Every day before they started training during my time at SC Potsdam, the German professional women’s team, I watched the squad go through a kind of pre-hab circuit (also known as “activation”). It’s fairly straightforward (especially compared to the one I saw at USC the year before that included tight-rope walking!), so I figured I would share it here. It features 13 different stations.
1) Balance board: forward-backward
2) Balance board: side-to-side
3) Balance board: all-direction
These three basically involve the players maintaining their balance while doing slow squat movements. As you can imagine, the all-direction (basically, a platform with a half ball attached to the bottom of it) is the most challenging.
5) One-leg bridges (right)
6) One-leg bridges (left)
Bridges are exercises where you lay on your back with your knees bent, then lift your butt up from the floor. In the one leg version you extend one leg up in the air, so bridging using only the leg on the ground.
7) Front plank
8) Side plank: left
9) Side plank: right
On the left/right planks, you have the players do a dip by letting their hip drop toward the floor, then returning back to the start position.
The crunches featured legs straight up in the air with the toes pulled back toward the torso, but you can mix it up. For the V-twist, from a semi-piked position (legs and torso off the ground), players twist from side-to-side. Do them with an object such as a medicine ball which you can move back and forth.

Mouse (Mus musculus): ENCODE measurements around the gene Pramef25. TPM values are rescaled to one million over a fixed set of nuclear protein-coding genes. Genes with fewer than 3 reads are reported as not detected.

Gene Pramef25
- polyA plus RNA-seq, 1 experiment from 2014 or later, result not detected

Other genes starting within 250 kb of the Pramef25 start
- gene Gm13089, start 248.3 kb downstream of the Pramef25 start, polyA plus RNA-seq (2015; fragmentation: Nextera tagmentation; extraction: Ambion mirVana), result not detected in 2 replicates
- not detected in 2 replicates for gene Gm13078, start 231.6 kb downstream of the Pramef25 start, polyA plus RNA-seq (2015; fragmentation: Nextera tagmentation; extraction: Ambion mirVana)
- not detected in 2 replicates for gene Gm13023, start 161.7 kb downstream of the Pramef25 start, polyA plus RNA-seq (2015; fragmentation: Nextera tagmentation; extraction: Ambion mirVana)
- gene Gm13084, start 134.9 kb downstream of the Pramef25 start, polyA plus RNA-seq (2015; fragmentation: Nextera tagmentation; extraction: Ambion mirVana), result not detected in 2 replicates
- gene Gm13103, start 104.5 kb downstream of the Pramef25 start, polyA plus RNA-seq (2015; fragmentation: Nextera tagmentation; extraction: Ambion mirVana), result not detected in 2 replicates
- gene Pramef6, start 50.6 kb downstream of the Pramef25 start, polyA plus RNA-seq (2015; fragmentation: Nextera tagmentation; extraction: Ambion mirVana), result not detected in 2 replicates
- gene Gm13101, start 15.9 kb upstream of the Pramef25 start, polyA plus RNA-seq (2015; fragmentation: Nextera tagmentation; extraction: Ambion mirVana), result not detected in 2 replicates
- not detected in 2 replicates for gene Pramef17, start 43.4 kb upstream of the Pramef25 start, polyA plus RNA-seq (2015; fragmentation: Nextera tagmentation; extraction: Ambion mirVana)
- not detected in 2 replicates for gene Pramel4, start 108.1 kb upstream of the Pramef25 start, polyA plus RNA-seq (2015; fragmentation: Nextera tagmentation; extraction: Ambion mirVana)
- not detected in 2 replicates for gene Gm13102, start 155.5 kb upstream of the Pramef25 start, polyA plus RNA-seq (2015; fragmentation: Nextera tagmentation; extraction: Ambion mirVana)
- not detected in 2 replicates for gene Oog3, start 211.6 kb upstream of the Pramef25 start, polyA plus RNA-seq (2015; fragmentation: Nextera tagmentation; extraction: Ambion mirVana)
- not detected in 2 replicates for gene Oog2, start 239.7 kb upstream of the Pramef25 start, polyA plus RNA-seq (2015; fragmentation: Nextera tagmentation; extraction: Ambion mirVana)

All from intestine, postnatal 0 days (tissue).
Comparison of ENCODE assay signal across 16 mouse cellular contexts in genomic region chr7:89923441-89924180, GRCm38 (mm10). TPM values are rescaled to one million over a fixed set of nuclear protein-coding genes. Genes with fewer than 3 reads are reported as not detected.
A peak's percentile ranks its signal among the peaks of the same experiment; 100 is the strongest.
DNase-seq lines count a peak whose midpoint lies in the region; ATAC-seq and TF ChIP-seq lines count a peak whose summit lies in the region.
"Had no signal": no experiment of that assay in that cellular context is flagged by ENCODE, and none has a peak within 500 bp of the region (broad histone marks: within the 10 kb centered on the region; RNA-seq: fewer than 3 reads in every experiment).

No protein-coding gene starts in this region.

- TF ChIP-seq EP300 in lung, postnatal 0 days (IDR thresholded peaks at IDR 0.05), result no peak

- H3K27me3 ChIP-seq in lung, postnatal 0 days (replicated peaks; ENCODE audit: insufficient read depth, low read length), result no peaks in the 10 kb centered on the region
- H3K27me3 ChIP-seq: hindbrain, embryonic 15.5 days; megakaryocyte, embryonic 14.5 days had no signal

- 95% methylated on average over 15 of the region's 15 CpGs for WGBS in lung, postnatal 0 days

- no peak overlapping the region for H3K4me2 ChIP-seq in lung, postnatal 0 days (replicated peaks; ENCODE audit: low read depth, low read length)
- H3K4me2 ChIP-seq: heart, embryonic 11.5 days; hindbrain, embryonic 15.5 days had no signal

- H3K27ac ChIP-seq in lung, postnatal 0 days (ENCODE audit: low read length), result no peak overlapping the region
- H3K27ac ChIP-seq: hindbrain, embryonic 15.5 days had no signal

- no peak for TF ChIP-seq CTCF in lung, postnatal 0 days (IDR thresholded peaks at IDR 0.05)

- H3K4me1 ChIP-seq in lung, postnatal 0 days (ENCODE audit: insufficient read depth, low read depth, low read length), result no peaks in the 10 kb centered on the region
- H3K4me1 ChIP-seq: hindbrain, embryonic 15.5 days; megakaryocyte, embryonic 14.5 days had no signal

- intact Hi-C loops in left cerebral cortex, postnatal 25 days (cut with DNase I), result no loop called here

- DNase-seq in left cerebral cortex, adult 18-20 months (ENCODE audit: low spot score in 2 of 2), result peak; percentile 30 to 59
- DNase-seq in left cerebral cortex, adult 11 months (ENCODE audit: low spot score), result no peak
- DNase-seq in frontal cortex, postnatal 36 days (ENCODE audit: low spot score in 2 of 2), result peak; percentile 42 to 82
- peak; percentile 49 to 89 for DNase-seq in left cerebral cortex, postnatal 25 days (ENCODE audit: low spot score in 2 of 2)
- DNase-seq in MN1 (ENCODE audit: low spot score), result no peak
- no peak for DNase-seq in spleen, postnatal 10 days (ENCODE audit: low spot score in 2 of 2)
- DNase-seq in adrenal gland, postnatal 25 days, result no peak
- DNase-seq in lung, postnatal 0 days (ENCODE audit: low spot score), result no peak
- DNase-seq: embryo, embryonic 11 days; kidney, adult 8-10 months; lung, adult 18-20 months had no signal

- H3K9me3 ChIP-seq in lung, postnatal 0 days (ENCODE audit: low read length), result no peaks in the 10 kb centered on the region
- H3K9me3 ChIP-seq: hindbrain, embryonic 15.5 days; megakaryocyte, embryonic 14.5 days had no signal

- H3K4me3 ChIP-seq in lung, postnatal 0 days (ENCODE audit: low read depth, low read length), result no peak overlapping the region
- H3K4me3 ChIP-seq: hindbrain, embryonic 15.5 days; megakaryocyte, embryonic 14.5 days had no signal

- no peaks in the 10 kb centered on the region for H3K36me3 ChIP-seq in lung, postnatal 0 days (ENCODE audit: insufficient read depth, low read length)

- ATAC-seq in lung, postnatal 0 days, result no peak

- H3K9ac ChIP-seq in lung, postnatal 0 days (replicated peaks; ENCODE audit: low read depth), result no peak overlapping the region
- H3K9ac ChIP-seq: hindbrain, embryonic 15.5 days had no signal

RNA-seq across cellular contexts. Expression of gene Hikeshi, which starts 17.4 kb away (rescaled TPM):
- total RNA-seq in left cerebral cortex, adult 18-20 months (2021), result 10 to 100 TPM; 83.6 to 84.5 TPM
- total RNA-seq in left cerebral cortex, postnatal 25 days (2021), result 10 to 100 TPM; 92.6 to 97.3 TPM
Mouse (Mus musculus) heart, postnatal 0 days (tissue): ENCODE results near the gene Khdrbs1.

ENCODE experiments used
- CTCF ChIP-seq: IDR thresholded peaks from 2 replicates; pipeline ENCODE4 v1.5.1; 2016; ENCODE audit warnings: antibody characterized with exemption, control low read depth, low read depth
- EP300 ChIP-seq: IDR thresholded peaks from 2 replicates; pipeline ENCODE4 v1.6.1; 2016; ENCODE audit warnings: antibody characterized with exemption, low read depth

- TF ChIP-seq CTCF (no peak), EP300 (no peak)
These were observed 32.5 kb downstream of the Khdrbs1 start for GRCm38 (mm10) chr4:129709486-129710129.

12) Opposite arm/leg raise: right
13) Opposite arm/leg raise: left
These raises are done either from a prone position or on hands and knees. The player simultaneously raises the right arm and left leg (or left arm and right leg).
As you’ll notice, there’s a heavy core focus, with the balance board stuff essentially working on lower body stability. Each of these exercises is done for 20-30 seconds, with a break of a couple minutes after each full circuit. The team usually did 3 circuits.
I don’t share this routine to say this is what you should do with your team, but simply to provide some ideas for a framework. Also, it reinforces the idea that core can/should be done every day (or nearly so). You can modify as desired.
I did this sort of pre-training activity a couple days a week when I coached at Svedala. We would have done it every day, but one day practice fell after weight training, while another day we practiced away from our normal gym. I used a variety of available physical education devices (medicine balls, floor mats, cones, etc.) to set up the exercises and I mixed them up each time.
You can find a bunch of other examples of these routines here.
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